4 Tips to Make Good Health a Habit

4 Tips to Make Good Health a Habit

4 Tips to Make Good Health a Habit

In my humble opinion there has been a paradigm shift in the fitness sector in the last 15+ years.  Growing up (I’m 40, just to give some perspective) it felt like the majority of people who didn’t exercise thought of the gym crowd in one of two ways:  One, they were athletes who were working out for performance.  Or two, those who weren’t athletes were vain meatheads who just wanted to watch their muscles bulge in a mirror while they performed basic bodybuilding movements.  Now, of course there are plenty of people out there who fit into either of those categories and there’s nothing wrong with that.  But there’s also a third category that has gained a lot of momentum in the past two decades:  The average person who works out for functionality, longevity and mental/physical balance.  More and more people are realizing that getting some sort of structured movement on a regular basis is key to living your best life.  The energy, confidence and balance it brings to your life will only benefit other aspects outside of the gym such as work, social and love lives.  I think it’s great that so many people have been turned on to the power of fitness but I also understand that it’s hard to start and even harder to stay consistent.  With that in mind, here are 4 things that I would like everyone to know about health and fitness.

You need to make an effort to prioritize your health

“I just don’t have time.”  

“I’m not athletic and I’ve never worked out before.”

“I would have to get up early to workout before work.”

These are just a few excuses that I’ve heard from people as to why they can’t or won’t workout.  Not having time is the most common and just to be blunt, that’s BS.  There are very few people out there who don’t have at least a little time to devote to their health.  I hate to break it to you but making your health a priority takes time, effort, discipline, and sacrifice, and that last one is big.  For most it’s necessary to sacrifice at least a little to make time for the gym or Peleton or whatever.  That may mean giving up some TV time or even some socializing.  Now look, I’m not telling you to give up your social life all together or your R & R time.  But the simple fact is this: your health is your richest currency.  Everything else in your life falls into place after that, and it’s going to take some work on your end to make that happen.  There is no quick or easy way to go about it, and anyone that tells you different is lying.  These days we know what the fountain of youth is:  Working out, healthy eating, hydration, quality sleep and stress management.  The commonality between all those things is effort.  It’s like the old saying goes, ‘I’m not telling you it’s going to be easy, I’m telling you it’s going to be worth it.’  It’s up to you to decide that your health matters and then do something about it.  You need to make an effort to prioritize your health!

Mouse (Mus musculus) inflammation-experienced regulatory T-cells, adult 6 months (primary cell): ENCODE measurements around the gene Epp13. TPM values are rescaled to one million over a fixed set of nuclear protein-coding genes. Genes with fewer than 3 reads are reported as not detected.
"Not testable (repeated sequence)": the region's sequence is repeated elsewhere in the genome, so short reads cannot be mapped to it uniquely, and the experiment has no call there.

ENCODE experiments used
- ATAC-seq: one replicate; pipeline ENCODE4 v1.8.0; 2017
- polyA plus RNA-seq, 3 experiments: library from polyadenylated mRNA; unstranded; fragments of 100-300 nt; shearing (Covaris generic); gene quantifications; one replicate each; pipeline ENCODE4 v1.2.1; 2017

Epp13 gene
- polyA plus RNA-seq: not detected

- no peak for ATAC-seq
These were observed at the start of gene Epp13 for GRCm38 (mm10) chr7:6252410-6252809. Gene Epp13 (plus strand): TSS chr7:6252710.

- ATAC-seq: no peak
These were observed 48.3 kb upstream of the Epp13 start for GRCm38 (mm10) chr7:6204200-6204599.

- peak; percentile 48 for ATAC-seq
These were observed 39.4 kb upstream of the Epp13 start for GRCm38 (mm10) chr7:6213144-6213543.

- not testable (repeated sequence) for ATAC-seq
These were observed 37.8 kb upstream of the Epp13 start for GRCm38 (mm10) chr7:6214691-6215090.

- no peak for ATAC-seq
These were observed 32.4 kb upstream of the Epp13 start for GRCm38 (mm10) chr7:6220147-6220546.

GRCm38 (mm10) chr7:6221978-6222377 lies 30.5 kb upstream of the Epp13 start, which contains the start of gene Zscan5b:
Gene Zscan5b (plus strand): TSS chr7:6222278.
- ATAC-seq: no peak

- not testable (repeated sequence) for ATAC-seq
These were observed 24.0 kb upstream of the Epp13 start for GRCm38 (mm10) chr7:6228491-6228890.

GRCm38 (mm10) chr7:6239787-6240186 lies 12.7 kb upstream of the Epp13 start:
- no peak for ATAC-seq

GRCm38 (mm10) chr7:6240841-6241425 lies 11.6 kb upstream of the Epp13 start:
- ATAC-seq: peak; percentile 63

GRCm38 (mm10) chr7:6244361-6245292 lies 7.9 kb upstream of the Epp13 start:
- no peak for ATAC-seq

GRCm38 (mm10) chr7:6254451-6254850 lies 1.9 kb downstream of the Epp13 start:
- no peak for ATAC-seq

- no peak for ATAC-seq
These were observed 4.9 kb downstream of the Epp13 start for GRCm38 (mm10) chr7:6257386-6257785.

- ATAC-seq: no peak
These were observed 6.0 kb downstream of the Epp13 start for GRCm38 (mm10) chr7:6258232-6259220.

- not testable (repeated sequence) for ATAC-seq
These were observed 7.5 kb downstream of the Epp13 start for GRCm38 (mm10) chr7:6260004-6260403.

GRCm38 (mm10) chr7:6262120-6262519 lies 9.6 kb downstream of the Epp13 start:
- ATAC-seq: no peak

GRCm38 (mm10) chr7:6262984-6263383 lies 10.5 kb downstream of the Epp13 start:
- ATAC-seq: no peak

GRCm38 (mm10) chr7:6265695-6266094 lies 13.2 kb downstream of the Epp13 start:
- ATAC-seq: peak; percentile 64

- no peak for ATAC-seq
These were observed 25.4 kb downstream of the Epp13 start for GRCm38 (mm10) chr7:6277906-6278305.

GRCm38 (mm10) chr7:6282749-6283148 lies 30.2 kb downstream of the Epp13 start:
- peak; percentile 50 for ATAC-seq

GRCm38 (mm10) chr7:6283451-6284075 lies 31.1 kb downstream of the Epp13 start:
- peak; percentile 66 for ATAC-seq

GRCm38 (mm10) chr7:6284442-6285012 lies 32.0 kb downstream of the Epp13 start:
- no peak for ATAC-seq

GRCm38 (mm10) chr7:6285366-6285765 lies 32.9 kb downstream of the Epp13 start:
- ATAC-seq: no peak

Something is better than nothing

“I’ve joined class-style gyms and didn’t really like it”

“I downloaded this fitness app but it got so boring”    

You’re overthinking it.  Or rather, you’re being oversold.  There are so many workout programs and different types of gyms that it’s hard to find what works best for you.  I’m not here to break down all the different options, I just want you to know that something is better than nothing.  Media, specifically social media, has brainwashed people into believing they have to go all in or else it’s not worth it.  And yes, to be completely honest working out 5 days a week with an efficient strength and conditioning program is the best way to get into optimal health.  But having said that, I know there are many people out there that aren’t able to commit to that style of programming for one reason or another.  I’m not trying to convince you otherwise, because that is a futile endeavor.  I just want you to know that something is better than nothing.  If you can only workout 2 days a week, that’s fine!  Just stay consistent, and find what works for you.  That may be Yoga or the Peleton or even just going for walks.  The objective is movement no matter what form that comes in.  Just keep in mind that not all movement is created equal.  If you are walking multiple times a week that’s great, but you can’t expect to build muscle if that’s your only form of exercise. There has to be a realistic expectation attached to the type of exercise you are practicing. But once again….something is better than nothing!